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Caren Hackman Talks About Photographing Your Artwork

The Rickie Report receives numerous emails and phone calls from readers asking a variety of questions. We’ve invited Caren Hackman, author of “Graphic Design Exposed”, to be a guest columnist to answer some of them.  Today’s topic is photographing your 2D artwork.

Photographing Artwork

Q: I photograph my own two dimensional artwork and show it on my website.  Do you have any helpful techniques that can make my photographs look better?
A: After years of experimentation, I’ve found a couple of “sweet spots” outside of my studio where I can set up a tripod and take the best photographs. However, I am not an expert. To assist with a more professional approach I asked photographers John R. Math and Katie Deits for some input. I also found some excellent online sources that are referenced at the end of this article.

John R. Math is the director and operator of the Light Space & Time Online Art Gallery. Mr. Math is a fine art photographer who sells his work to the corporate art markets. John’s blog was most helpful and I strongly suggest reviewing the eight simple steps and photo editing links that he offers.


Katie is the Director of the Lighthouse Art Center (, and herself a professional photographer and artist.  Katie pointed out that artist spend hours, month, even years creating artwork. When submitting work for display or competition, the same level of attention should be given to photographing the work. Often when work is submitted for art competitions Katie has discovered that the images are out-of-focus, poorly exposed and not straight.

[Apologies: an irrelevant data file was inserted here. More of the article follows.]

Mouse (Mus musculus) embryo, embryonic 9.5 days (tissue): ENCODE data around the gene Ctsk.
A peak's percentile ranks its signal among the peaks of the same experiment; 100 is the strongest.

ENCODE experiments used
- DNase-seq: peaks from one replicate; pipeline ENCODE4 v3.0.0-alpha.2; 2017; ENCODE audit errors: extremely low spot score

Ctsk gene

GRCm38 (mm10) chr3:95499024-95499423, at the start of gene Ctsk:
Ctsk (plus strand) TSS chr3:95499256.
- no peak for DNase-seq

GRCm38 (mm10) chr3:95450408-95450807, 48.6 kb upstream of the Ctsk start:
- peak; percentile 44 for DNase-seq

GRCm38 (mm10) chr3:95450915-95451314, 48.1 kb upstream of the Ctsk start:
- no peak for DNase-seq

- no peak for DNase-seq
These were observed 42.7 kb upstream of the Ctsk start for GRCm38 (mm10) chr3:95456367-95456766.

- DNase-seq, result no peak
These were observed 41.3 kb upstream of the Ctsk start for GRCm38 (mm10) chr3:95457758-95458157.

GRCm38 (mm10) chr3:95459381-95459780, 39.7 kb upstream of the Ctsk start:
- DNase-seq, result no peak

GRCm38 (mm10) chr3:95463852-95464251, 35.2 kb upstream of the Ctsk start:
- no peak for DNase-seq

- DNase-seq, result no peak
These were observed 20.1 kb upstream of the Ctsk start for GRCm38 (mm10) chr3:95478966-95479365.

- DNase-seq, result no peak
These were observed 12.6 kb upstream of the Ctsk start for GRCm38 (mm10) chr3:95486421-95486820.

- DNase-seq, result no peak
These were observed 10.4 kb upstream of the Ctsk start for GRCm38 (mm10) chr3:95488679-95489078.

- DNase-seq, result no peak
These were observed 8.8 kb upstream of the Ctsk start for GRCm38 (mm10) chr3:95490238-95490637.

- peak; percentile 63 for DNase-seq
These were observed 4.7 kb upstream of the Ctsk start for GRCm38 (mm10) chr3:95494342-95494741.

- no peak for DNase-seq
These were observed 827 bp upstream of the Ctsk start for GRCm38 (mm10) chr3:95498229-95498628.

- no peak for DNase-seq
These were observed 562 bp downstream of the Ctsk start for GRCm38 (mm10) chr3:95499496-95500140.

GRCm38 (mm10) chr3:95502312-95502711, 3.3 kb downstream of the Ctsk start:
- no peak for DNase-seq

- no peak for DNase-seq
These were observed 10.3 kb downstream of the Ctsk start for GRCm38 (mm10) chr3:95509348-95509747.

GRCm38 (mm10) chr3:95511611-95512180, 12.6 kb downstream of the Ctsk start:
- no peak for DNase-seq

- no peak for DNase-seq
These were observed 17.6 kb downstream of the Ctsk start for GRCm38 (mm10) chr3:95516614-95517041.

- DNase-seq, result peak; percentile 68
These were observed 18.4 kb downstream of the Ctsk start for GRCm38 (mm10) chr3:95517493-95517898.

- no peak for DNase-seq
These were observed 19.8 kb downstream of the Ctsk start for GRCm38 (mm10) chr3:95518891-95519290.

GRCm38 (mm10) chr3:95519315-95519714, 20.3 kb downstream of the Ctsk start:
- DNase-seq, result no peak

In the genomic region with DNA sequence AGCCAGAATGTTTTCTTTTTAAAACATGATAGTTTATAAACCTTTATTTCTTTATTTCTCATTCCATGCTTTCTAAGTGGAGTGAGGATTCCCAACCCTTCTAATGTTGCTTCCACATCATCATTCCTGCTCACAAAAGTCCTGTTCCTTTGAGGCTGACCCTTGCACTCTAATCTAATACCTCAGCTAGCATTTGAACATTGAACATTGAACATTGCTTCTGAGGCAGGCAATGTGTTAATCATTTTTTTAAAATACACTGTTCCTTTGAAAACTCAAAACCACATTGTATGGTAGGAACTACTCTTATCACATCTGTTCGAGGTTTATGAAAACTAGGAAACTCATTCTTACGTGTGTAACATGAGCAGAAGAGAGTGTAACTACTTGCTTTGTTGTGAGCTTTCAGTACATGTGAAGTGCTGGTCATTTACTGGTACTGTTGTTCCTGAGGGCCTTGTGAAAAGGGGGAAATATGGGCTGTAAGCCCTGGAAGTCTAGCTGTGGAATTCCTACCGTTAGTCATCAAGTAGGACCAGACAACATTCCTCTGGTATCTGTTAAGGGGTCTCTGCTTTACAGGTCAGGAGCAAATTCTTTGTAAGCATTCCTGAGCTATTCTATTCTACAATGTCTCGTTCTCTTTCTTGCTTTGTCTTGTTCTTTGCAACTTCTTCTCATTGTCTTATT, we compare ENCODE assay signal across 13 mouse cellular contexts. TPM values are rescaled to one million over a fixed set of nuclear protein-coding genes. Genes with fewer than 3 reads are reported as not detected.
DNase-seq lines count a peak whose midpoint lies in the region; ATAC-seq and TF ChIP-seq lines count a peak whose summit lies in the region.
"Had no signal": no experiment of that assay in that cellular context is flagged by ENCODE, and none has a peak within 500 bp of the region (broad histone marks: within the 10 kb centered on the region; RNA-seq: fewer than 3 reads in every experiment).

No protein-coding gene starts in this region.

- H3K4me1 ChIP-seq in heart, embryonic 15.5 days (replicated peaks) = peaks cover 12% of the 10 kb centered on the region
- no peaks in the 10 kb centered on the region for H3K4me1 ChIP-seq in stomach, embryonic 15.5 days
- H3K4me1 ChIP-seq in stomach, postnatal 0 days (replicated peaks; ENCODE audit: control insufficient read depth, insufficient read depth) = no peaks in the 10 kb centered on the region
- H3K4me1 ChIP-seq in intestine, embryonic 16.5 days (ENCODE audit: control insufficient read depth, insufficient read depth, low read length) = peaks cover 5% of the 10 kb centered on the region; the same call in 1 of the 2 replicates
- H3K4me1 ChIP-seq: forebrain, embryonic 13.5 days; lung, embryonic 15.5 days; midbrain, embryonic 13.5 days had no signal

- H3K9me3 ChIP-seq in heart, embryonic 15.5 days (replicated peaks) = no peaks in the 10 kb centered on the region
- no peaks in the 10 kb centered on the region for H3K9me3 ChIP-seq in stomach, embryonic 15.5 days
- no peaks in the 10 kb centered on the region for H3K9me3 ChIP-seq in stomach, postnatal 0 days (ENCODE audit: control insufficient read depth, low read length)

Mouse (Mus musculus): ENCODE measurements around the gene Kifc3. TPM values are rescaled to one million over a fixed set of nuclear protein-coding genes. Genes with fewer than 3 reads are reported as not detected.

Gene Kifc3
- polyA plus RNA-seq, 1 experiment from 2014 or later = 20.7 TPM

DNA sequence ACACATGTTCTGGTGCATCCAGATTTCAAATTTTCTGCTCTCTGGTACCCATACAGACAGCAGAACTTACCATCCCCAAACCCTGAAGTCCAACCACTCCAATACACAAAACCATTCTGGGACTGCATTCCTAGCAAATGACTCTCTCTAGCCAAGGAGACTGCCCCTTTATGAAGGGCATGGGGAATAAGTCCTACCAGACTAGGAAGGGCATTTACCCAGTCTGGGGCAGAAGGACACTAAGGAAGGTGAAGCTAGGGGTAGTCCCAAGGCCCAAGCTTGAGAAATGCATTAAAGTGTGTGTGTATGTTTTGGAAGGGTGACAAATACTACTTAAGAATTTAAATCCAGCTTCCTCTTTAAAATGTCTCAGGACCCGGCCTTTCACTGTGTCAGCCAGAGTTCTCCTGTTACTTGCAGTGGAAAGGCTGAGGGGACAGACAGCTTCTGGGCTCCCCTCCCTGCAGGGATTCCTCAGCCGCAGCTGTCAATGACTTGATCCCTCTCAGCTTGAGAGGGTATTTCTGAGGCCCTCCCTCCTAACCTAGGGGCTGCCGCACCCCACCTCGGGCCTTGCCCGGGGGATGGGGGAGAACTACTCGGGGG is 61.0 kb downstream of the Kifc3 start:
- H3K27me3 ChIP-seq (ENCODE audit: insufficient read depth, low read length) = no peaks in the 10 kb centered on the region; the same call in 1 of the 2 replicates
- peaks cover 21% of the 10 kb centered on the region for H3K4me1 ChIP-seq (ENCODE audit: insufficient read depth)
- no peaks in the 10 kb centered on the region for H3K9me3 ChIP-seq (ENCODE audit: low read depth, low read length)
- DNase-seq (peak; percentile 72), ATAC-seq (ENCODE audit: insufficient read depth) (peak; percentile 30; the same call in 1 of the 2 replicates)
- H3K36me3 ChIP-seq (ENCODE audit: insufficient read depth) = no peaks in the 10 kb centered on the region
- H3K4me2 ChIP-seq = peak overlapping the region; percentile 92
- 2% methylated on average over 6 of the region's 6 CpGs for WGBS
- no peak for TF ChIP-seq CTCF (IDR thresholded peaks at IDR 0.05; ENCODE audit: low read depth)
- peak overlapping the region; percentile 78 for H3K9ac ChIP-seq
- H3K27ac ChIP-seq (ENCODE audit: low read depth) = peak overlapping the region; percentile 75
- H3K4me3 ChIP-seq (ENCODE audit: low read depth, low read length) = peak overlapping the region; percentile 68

The most important suggestion for artists is to become familiar with ones own camera. Read the camera instruction manual! Below are some other tips that she has offered.
Consider the different temperatures of light.  Many digital cameras have adjustments that allow for the kind of lighting being used. Using the camera’s built in flash may cause a hot spot despite the fact that it can offer a chance to get accurate color.
• Use a tripod. Set it up so that the 2-D object is perfectly parallel to the lens surface
• Photograph at the highest resolution possible.
• Analyze the environment. If you’ll be photographing work outdoors on an overcast day the light will be cool and the work may look blue. Will the color of the walls in the room reflect on the artwork?
• Use a photographer’s color separation chart (made by Tiffen). Place the chart next to the art and include in the photograph. Adjust the color in a digital photo editing program.
• Take care with reflections. Only photograph artwork with glass after studying special techniques that will assist in avoiding reflections.
• Learn to use a photo editing program such as Photoshop or Photoshop elements
Two helpful resources:


Please send your questions, no more than 250 words to:




Caren Hackman is a graphic designer and fine artist living in Palm Beach Gardens, FL. and author of  a book about Graphic Design and Good Business practice. Design Exposed  Be sure to check out Caren’s wonderful artwork –  Caren is a talented artist in her own right!  She is a founding member of the Artists of Palm Beach County.

For coverage of your events, to place an advertisement, or speak to Rickie about appearing in The Rickie Report, contact The Rickie Report at:

Rickie Leiter, Publisher

The Rickie Report

P.O.Box 33423

Palm Beach Gardens, FL 33420




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